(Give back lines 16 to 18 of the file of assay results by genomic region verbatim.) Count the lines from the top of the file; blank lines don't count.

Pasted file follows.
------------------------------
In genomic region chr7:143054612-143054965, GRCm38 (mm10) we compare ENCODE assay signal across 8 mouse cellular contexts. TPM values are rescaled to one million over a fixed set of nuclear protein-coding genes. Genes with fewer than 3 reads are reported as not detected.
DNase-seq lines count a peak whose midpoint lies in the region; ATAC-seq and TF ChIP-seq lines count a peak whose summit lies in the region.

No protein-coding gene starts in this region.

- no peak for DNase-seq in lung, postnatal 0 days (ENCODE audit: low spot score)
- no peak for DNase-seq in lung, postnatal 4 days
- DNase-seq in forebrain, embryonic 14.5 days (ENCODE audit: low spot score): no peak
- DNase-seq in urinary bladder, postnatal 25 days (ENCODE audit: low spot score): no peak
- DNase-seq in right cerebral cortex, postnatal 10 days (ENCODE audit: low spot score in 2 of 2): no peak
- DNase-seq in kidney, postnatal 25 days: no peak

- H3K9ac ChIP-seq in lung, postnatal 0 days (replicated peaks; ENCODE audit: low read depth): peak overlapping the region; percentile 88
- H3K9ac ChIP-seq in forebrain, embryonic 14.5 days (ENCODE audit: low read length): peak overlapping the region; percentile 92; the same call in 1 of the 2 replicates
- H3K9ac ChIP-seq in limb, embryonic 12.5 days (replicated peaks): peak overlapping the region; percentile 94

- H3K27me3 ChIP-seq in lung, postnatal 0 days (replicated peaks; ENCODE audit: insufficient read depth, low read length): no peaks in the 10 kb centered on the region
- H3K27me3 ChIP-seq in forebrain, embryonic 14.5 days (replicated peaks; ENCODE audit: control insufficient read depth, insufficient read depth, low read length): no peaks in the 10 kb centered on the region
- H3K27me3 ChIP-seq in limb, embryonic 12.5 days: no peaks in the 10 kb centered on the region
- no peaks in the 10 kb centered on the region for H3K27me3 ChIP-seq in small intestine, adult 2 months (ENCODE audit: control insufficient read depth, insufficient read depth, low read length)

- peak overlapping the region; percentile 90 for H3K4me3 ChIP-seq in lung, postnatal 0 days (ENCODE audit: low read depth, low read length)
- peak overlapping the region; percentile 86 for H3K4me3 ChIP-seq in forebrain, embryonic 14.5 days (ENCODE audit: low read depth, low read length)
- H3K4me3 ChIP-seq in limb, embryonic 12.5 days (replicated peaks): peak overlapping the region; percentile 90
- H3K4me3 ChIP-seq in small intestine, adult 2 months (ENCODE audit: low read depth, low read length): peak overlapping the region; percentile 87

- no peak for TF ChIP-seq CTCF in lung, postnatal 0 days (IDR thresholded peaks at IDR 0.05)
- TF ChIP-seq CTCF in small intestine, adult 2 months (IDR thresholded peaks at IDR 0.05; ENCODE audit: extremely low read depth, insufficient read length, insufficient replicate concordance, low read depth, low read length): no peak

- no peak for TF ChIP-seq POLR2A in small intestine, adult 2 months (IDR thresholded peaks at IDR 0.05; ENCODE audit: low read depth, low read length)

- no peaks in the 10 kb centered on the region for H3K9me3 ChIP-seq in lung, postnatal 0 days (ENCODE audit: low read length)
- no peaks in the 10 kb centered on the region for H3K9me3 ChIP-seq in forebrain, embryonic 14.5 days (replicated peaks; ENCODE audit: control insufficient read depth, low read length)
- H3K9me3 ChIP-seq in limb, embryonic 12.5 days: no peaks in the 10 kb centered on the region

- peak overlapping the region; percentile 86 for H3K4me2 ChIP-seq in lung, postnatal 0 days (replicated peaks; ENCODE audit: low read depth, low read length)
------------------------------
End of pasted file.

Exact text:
- no peaks in the 10 kb centered on the region for H3K27me3 ChIP-seq in small intestine, adult 2 months (ENCODE audit: control insufficient read depth, insufficient read depth, low read length)

- peak overlapping the region; percentile 90 for H3K4me3 ChIP-seq in lung, postnatal 0 days (ENCODE audit: low read depth, low read length)
- peak overlapping the region; percentile 86 for H3K4me3 ChIP-seq in forebrain, embryonic 14.5 days (ENCODE audit: low read depth, low read length)